To date, most schizophrenia DTI studies have focused on estimating changes in white matter integrity using fractional anisotropy (FA) indices (Kubicki et al., 2007). Although fewer investigations have examined MD as a means to characterize changes in brain morphology, and in spite of small sample sizes, prior evidence suggests MD increases occur within the cerebral tissue of schizophrenia subjects. For example, five recent studies using whole-brain voxel-based methods report MD increases in some overlapping brain regions (Ardekani et al., 2005; DeLisi et al., 2006; Rose et al., 2006; Shin et al., 2006; White et al., 2007). Specifically, Ardekani et al. (2005) reported larger MD in the insular, temporal (lateral and medial) and occipital regions in schizophrenia (n = 15) compared to healthy subjects (n = 15). This result was similar to the findings of Shin et al. (2006), who showed increased MD in temporo-frontal regions in patients (n = 19) compared to controls (n = 21). Similarly, MD increases in temporal (parahippocampal and superior temporal) regions were identified by Rose and colleagues (2006), although clusters of significance distributed in medial frontal, parietal and subcortical regions were further observed in patients (n = 12) with respect to controls (n = 12). The only published study assessing MD in individuals at high-risk for schizophrenia (n = 15), in addition to schizophrenia patients (n = 15) and controls (n = 25), identified clusters of greater MD in left frontal, parahippocampal and occipital regions in both high-risk and schizophrenia subjects compared to controls (DeLisi et al., 2006). Finally, MD increases in posterior hippocampal regions have been implicated in child and adolescent onset schizophrenia (n = 15), when compared to demographically similar healthy subjects (n = 15) (White et al., 2007).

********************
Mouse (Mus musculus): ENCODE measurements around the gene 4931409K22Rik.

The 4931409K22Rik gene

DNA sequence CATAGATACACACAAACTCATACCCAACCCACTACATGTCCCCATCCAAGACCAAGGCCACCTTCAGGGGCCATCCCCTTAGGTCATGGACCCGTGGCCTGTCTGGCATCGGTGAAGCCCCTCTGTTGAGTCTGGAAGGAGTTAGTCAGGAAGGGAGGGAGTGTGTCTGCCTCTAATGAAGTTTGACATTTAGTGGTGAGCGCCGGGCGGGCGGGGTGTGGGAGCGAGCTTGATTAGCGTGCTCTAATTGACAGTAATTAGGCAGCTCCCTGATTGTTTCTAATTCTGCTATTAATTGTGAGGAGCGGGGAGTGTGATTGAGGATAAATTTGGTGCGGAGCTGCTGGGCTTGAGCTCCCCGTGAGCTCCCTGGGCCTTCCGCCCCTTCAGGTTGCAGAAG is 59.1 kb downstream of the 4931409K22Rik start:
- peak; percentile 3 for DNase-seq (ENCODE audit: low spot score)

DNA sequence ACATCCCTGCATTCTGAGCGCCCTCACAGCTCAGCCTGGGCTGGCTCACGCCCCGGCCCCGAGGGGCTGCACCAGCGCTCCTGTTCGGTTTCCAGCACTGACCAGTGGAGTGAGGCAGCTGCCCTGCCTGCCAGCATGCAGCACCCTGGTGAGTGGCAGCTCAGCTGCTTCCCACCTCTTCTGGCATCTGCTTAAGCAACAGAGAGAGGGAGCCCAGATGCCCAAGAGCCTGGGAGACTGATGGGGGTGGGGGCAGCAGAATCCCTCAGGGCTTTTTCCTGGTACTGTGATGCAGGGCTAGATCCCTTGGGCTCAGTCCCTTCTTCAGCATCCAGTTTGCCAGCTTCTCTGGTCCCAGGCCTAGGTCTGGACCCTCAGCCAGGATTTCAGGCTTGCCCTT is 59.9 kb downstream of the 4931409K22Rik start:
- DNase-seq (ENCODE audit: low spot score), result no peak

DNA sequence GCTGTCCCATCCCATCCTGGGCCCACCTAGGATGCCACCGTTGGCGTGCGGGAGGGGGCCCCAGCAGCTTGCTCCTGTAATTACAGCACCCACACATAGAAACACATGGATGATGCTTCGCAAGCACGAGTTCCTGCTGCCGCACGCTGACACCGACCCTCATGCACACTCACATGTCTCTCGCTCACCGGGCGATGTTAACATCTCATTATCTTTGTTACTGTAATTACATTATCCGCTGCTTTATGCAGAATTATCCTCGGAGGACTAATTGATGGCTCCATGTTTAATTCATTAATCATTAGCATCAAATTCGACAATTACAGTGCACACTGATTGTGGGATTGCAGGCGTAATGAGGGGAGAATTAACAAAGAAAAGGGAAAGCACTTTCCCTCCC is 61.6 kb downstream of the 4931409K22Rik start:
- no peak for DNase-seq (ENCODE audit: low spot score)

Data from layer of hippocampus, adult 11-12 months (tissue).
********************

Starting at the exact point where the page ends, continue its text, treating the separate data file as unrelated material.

Although prior evidence suggests that schizophrenia-related MD increases occur in frontal and lateral and medial temporal regions most consistently, considerable variations in the spatial location of findings exist at the voxel-level. Inter-subject variation in brain structure, the lower resolution of DTI data and accompanying registration errors may all influence the ability to map the precise location of MD effects at the voxel level. Examining MD changes in larger search regions, however, may circumvent some of these issues and benefit from increases in statistical power. Thus, in this study we applied a regions-of-interest (ROI) approach to investigate local MD changes in schizophrenia. Using spatially aligned high-resolution T1 MR imaging data, MD was measured in lobar regions as well as the cingulate and superior temporal gyrus; cortical regions that are amongst those most implicated in the disorder (Shenton et al., 2001; Narr et al., 2005b). Since CSF enlargements are widely observed in schizophrenia and may reflect the same neuropathological processes assessed by MD, we further aimed to establish the relationships between these measures, and examined MD changes before and after removing the variance associated with CSF volume from the data. Relationships between MD and gray matter and white matter volume were additionally assessed. Finally, since some evidence suggests that CSF enlargements and possibly MD changes indicate a genetic predisposition for the disorder (DeLisi et al., 2006), we newly investigated the presence of disease as well as potential genetic-liability effects by studying schizophrenia patients, unaffected first-degree relatives of patients, healthy control subjects and control first-degree relatives (N = 114).